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Книга EchoPark. Страница 107

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It appeared that he was doing exactly what he had been doing the night before, just watching and possibly trying to determine if Bosch was home.

Bosch heard a car coming behind him. He turned and started walking back toward his car as if he were on an evening walk. The car drove by slowly and Bosch then turned and headed back to the hedge. As the car came up behind Pratt’s Jeep, rather than pull to the side, Pratt took off again, the lights of his SUV coming on as he sped away.

Bosch turned and ran back toward his rental car. He jumped in and pulled away from the curb. As he drove he hit redial on the rental phone and soon Rachel’s line was ringing. This time she answered.


“Rachel, it’s Harry. Are you in my house?”

“Yes, I’ve been wait-”

“Come outside. I’m going to pick you up. Hurry.”

“Harry, what is-”

“Just come out and bring your gun. Right now.”

He clicked off and pulled to a stop in front of his house. He could see the glow of brake lights disappearing around the curve ahead. But he knew those belonged to the car that had spooked Pratt. Pratt was farther ahead.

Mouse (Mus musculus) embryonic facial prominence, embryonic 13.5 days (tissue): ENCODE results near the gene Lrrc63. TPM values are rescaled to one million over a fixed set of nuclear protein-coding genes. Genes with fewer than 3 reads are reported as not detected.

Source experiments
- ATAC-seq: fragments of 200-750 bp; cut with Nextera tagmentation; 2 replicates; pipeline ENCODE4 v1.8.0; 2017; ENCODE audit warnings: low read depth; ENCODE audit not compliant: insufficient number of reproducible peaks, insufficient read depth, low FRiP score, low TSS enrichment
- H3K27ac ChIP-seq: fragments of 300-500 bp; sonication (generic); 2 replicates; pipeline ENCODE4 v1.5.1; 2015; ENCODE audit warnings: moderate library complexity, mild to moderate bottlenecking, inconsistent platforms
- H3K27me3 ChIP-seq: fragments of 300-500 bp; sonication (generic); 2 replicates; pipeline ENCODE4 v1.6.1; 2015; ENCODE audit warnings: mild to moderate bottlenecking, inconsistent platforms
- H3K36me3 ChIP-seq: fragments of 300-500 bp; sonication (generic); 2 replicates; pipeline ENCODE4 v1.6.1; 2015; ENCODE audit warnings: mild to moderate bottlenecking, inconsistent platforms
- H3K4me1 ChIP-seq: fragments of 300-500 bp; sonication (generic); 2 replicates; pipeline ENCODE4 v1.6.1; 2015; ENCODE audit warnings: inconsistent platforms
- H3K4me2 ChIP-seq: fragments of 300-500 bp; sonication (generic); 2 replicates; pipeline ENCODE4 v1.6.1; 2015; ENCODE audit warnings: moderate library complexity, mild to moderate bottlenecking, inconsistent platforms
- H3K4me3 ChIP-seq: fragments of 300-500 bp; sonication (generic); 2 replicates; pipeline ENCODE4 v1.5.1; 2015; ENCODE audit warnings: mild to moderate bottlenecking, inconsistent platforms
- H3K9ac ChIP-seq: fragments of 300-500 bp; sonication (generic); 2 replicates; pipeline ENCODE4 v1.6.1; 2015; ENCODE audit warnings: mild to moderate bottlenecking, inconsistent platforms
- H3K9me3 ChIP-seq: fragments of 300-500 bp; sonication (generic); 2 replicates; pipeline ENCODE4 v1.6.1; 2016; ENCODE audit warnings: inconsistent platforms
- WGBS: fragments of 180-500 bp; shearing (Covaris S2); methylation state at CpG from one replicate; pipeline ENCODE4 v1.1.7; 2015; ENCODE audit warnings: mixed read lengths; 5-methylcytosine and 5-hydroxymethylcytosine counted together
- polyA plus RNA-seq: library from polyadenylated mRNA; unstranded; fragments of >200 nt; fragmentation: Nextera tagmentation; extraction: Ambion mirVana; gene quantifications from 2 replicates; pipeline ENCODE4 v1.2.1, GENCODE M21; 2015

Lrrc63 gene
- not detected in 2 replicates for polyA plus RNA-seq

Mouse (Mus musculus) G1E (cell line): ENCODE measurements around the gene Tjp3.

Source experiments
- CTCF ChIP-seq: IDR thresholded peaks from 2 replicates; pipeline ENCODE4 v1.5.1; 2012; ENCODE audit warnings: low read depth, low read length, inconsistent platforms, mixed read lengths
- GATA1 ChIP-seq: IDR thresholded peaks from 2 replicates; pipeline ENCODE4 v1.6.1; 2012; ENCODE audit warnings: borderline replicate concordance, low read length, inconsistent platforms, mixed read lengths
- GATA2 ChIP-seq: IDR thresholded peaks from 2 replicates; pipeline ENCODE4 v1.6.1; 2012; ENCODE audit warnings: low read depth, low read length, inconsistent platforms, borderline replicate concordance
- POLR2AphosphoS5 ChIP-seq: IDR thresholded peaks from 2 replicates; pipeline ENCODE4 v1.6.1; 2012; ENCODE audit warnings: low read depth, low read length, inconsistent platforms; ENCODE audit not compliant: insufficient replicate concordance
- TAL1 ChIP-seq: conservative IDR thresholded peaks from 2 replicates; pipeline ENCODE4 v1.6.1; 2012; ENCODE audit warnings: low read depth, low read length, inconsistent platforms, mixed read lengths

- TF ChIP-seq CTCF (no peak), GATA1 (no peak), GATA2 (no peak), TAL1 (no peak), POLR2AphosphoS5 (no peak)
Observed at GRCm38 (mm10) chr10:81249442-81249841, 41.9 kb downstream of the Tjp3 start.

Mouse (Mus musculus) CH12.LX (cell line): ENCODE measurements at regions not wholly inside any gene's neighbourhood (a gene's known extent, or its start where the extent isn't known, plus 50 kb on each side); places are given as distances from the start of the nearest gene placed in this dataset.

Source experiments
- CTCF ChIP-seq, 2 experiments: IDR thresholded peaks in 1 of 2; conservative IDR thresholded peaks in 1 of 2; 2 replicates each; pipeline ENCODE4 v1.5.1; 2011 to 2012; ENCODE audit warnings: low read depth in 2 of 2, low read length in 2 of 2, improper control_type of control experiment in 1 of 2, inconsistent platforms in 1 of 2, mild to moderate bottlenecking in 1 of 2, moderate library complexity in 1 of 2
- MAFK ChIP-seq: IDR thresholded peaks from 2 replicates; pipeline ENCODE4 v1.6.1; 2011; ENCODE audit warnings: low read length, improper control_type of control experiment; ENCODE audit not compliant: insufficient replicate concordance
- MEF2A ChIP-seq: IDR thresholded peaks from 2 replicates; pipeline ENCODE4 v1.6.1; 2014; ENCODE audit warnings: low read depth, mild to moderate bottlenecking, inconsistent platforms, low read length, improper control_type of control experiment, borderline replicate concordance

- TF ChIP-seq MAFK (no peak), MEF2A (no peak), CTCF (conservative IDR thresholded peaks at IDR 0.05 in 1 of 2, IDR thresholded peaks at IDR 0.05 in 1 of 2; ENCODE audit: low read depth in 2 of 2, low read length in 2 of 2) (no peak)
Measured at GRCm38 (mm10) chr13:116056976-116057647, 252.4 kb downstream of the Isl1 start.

Bosch turned and looked at his front door, ready to hit the horn, but Rachel was coming out.

“Close the door,” Bosch yelled through the open passenger window.

Rachel pulled the door closed and hurried out to the car.

“Get in. Hurry!”

She jumped into the car and Bosch took off before she had the door closed.

“What is going on?”

He gave her the shorthand as he sped through the curves on the way up to Mulholland. He told her that his boss, Abel Pratt, was the setup man, that what had happened in Beachwood Canyon had been his plan. He told her that for the second night in a row he had been outside Bosch’s home.

“How do you know all of this?”

“I just know. I’ll be able to prove it all later. For now, it’s a fact.”

“What was he doing outside?”

“I don’t know. Trying to see if I was home, I think.”

“Your phone rang.”


“Right before you called my cell. I didn’t answer it.”

“It was probably him. Something’s going on.”

They came around the last bend, and the four-way stop at Mulholland was ahead. Bosch saw the taillights of a large vehicle just as they disappeared to the right. Another car moved up to the stop. It was the car that had made Pratt move on. It went straight through the intersection.

“The first one must have been Pratt. He turned right.”